An exciting new era starts Wednesday night for the Sacramento Kings. But will it bring back the glory days?
The regions only major-league franchise has new owners committed to its future in Sacramento. After the penny-pinching, mercurial Maloofs, that alone is generating goodwill and season-ticket sales.
Its welcome that principal owner Vivek Ranadive and team president Chris Granger are putting a priority on improving the fan experience. When fans file into Sleep Train Arena for the season opener against Denver, they will notice upgrades to the fading 25-year-old facility. The leaky roof is patched, there are new VIP lounges and there are 90 more Wi-Fi nodes. New concession stands will feature local food and beer.
Big, enthusiastic crowds are important not only for the teams success and the citys psyche. They are also crucial to the financial viability of the proposed new city-owned arena downtown and whether the project, which includes a public subsidy of at least $258 million, is a good deal for taxpayers.
If attendance projections dont pan out, a 5 percent ticket surcharge and arena parking almost certainly would not generate $4.3 million a year nearly half of what the city requires to backfill its general fund for parking revenue diverted to finance the arenas construction. While the city is promised at least $1 million a year from arena operations, additional profit-sharing would be out of the question. The arena deal is based on 1.4 million attendees, or an average of 9,302, at 152 events, including 44 Kings games. That total is significantly higher than during the recession, though lower than before the downturn.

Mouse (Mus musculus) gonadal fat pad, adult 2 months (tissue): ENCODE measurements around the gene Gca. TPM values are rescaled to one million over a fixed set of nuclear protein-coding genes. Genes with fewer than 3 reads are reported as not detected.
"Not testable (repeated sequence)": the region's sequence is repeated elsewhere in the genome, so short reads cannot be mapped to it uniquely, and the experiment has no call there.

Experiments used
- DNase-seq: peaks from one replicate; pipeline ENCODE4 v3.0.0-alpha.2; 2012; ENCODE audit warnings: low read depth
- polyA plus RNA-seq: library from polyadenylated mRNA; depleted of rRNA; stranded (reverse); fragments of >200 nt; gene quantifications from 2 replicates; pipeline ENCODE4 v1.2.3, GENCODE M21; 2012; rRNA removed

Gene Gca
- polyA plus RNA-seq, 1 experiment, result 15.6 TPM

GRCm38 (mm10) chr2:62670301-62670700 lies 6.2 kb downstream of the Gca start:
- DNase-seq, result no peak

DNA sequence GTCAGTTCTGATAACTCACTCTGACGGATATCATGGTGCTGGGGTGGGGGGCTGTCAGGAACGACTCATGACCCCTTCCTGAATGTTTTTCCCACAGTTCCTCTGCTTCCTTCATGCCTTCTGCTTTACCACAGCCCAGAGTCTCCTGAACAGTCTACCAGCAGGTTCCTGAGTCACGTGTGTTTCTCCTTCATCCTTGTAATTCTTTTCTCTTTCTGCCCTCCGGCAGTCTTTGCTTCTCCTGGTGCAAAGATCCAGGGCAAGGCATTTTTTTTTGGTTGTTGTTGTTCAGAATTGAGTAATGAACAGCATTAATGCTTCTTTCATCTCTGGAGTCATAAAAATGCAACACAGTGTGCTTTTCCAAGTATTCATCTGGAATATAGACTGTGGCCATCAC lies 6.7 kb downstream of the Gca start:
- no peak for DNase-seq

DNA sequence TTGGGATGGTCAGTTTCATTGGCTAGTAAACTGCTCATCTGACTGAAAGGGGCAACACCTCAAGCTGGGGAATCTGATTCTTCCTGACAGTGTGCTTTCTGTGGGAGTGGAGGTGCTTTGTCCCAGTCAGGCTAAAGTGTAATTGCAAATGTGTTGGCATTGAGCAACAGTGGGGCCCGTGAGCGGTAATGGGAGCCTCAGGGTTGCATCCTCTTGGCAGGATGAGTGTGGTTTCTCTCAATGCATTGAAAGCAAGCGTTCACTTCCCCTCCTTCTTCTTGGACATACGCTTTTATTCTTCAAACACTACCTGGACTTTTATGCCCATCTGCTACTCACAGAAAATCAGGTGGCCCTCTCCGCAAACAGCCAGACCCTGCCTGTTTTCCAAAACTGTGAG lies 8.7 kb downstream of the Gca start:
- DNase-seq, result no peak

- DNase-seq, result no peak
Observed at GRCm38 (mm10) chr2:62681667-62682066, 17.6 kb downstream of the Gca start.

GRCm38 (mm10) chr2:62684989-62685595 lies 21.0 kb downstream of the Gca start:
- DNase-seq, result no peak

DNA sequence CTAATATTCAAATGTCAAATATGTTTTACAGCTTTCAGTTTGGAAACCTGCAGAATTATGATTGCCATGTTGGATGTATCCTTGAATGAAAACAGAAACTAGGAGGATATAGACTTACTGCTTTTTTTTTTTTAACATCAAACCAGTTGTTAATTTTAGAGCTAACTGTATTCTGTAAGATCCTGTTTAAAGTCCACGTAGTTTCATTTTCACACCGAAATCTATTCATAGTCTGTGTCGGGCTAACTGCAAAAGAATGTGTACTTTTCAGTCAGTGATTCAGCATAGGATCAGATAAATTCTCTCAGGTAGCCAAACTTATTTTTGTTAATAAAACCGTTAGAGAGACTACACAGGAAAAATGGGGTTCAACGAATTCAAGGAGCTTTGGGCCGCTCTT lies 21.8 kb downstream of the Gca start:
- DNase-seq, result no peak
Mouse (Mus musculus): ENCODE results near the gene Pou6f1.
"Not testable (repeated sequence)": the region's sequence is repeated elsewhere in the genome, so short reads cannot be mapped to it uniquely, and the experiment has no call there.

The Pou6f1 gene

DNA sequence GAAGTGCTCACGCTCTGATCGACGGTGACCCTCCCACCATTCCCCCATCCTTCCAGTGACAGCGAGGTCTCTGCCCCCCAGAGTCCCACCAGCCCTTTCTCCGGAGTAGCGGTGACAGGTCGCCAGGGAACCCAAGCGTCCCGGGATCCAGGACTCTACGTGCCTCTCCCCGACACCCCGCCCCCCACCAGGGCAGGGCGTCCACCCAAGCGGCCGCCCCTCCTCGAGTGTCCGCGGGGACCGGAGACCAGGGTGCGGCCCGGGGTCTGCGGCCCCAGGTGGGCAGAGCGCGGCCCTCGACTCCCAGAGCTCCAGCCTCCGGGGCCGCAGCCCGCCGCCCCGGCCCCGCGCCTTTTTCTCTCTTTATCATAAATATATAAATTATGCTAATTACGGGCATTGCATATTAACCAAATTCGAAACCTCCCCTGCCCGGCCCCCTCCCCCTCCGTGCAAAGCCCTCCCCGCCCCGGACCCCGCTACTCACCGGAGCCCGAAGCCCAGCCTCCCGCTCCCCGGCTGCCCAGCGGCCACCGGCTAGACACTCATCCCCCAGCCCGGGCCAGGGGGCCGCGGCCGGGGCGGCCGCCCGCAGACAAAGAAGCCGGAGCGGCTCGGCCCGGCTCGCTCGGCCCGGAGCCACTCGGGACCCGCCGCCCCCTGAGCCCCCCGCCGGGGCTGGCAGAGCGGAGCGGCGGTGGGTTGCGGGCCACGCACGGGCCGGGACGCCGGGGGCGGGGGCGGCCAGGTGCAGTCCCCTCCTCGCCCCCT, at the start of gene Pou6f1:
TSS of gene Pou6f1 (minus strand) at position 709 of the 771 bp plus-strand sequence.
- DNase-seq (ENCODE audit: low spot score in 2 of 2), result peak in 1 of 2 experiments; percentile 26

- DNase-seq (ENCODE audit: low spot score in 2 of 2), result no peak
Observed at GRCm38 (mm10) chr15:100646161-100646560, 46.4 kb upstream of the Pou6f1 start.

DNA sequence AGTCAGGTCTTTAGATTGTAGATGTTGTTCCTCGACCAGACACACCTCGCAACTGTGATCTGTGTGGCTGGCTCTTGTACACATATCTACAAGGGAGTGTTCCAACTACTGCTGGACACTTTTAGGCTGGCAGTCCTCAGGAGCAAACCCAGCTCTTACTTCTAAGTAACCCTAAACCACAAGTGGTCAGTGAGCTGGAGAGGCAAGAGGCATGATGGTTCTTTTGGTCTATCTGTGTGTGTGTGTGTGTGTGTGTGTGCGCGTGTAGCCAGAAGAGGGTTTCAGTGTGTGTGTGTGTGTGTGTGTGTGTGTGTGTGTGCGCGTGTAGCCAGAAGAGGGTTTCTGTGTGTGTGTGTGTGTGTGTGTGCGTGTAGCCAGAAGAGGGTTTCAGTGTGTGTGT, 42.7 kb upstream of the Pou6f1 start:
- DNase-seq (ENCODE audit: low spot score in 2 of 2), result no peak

Already, the Kings are talking about reducing the seating capacity from 18,500 to no more than 17,500 as part of a first-of-its-kind design for the arena, scheduled to open in 2016. That would make it more important to fill available seats.
In the near term, the team is counting on a 5 percent ticket fee at Sleep Train to speed repayment of the $62 million it still owes the city on a 1997 loan. Plus, happier fans could build support for the proposed arena in case opponents of the public subsidy get a measure on the ballot next year.
This city has proven beyond any doubt that it is a strong NBA market, but fans are starving for a winner.
During the eight straight playoff appearances from 1999 to 2006, and even in some down years, fans flocked to Kings games, with 19 seasons of complete sellouts out of 28 in Sacramento.
Last season, however, the hapless Kings ranked dead last in home attendance among the 30 NBA teams, averaging a paltry 13,749. The five prior seasons, the team was in the bottom four. The last time the Kings had a winning record and made the playoffs, in 2005-06, they were in the middle of the pack, selling out every game with an average of 17,317 fans.
With a new coach and general manager, the Kings are still rebuilding and seeking the right mix of players. It would really help the franchise and the city if this team is at least competitive and entertaining. Making an unexpected run at a playoff spot this season would work wonders.